Myriad Ruling Will Undermine Global Biotech investment But All Is Not Lost

August 19, 2013
Adeline Siew
Pharmaceutical Technology

Guest blog written by Adrian Tombling, partner and patent attorney at Withers & Rogers LLP.

Guest blog written by Adrian Tombling, partner and patent attorney at Withers & Rogers LLP.

The US Supreme Court ruling in the so-called ‘Myriad case’ regarding the patentability of human genes will undermine global biotech investment but all is not lost. Judge Thomas, in Association for Molecular Pathology v. Myriad Genetics, effectively tightened the rules on the patentability of human genes, finding that all naturally occurring gene sequences, even when isolated in the laboratory, are not patentable. In future, only non-naturally occurring gene sequences (e.g., sequences that have been modified or entirely created in the laboratory), will be patentable, and therefore, attract investment from biotech companies.

Myriad currently produces diagnostic tests used to detect mutations of two gene sequences-BRCA1 and BRCA2, which have been linked to the development of breast and ovarian cancer. The ruling will invalidate some, if not all, of the patents that exist for these tests and could allow rivals to bring similar products to market. Furthermore, literally thousands of patents granted for naturally occurring gene sequences, such as BRCA1 and BRCA2, by the US Patent and Trade Mark Office (USPTO) since 1982 have been rendered invalid by this decision.

Not only did the decision come as a disappointment but it will also undermine biotech investment in the US and around the world. Patents exist to protect the commercial viability of certain areas of research and without them, the research will simply not happen in future.

While Myriad will be disappointed by this decision, the company can at least take solace from the fact that the patents on their diagnostic gene sequence tests are due to expire in 2014 and 2015, and hence, so they didn’t have long left to run. This decision will mainly impact pioneering areas of gene-related research linked to gene therapy, genetically modified crops and disease diagnosis wherein gene markers are detected.

However, all is not lost. While the patentability of naturally occurring gene sequences will not be possible, biotech companies will still be able to obtain patent protection for gene sequences that have been modified or created in the laboratory. Furthermore, as most naturally occurring genes have already been sequenced and identified (e.g., the human genome was sequenced in 2003), the opportunities to identify new and commercially relevant, naturally occurring gene sequences are considerably smaller than in the 1990s.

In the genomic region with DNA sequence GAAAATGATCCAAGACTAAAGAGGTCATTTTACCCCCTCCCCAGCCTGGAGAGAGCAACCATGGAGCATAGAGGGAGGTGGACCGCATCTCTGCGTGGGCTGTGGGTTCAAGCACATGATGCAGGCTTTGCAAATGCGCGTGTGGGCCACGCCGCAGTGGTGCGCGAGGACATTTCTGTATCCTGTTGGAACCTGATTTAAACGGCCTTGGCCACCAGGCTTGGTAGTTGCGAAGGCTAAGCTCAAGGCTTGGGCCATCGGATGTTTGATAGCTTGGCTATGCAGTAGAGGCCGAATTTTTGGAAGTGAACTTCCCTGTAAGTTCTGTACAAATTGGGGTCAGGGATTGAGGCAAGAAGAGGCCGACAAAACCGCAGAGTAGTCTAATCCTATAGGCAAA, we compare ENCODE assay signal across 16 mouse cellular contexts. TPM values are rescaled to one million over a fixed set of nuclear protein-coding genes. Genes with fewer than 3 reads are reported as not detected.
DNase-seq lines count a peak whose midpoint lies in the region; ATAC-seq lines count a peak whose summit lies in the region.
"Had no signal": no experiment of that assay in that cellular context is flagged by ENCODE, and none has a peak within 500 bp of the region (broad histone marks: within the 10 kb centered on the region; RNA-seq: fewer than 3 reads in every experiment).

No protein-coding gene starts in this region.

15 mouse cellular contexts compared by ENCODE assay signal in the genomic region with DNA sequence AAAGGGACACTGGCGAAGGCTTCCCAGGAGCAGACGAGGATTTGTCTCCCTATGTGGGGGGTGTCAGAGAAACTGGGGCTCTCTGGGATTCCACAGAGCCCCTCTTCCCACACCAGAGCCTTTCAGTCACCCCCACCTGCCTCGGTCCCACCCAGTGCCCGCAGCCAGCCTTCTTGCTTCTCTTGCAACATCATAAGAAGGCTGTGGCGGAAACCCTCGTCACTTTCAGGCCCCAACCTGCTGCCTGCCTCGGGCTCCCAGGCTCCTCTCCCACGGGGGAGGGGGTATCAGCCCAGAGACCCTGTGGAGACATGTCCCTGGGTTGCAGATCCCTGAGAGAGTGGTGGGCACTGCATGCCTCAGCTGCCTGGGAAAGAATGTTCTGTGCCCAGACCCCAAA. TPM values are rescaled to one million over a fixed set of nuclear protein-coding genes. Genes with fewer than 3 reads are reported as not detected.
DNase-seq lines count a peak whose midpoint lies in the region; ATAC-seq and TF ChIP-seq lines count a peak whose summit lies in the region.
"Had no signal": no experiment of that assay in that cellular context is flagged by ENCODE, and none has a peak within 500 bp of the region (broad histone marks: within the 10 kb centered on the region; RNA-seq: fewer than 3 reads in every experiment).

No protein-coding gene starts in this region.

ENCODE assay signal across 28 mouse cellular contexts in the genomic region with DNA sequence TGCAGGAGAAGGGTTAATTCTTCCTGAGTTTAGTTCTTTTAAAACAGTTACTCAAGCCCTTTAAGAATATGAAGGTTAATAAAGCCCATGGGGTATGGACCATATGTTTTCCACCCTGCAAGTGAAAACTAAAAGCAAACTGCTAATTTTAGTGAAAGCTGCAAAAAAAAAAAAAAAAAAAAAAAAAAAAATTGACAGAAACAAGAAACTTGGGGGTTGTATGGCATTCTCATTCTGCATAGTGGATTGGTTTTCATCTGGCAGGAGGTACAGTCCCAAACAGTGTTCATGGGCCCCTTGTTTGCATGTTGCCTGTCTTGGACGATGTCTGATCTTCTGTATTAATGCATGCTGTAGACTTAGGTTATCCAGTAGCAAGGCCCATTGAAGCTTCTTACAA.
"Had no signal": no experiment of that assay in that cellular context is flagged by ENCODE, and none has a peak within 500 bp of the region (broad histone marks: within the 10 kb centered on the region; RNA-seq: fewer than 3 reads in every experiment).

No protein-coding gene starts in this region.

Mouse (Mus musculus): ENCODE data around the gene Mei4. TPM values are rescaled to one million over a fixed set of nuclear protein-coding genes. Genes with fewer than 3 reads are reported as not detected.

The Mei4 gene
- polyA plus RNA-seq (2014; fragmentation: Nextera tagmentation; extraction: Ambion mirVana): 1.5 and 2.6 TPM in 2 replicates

Investors and researchers must not be put off by the US Supreme Court decision relating to Myriad Genetics because in reality, little has changed from a research and commercial perspective. Although it is no longer possible to obtain patent protection in the US for human gene sequences, even when they have been isolated, it is still possible to achieve commercially valuable patent protection for genetic tests and other diagnostic and therapeutic inventions.

In the immediate aftermath of the ruling in Association for Molecular Pathology v. Myriad Genetics, there was, in some areas, confusion about what it would mean for biotech businesses. Now that the dust has settled, it is clear that the judge made an important distinction in determining that human gene sequences were not eligible for patent protection, whereas complementary DNA or cDNA, which is synthesized in a laboratory, could still be patented. Other elements required for performing genetic tests also remain patentable in the US. This means that the ruling is far less obstructive to biotech research than some may have initially thought.

Since the ruling, Myriad Genetics has taken legal action against two rivals-Ambry Genetics Corp and Gene by Gene Ltd-for bringing new screening tests to market that allegedly infringe their patented BRCA-1 and BRCA-2 tests, which are used to detect a genetic propensity to breast and ovarian cancer. Myriad claims that its genetic tests are still protected by 515 of the 520 patents, which it had originally secured in the US. While Ambry has opted to countersue, Myriad is convinced that the ring of patent protection secured for its BRCA-1 and BRCA-2 screening tests is still valid and robust enough to withstand competitor challenges. In the meantime, investor confidence appears to be siding with Myriad Genetics.

Interestingly, despite the share price for Myriad Genetics falling after the US Supreme Court ruling, it has steadily climbed since then, indicating that smart investors are not concerned by the ruling. The company has also recently forecast full-year results ahead of market estimates, which suggests they are not overly troubled by the ruling either.

Any dip in investor confidence could undermine valuable research in this area and without good reason but the fact is that such screening tests can still achieve commercially valuable patent protection in the US. Therefore it makes sense for the industry to continue to develop them so they can continue to play their part in disease prevention and intervention in the future.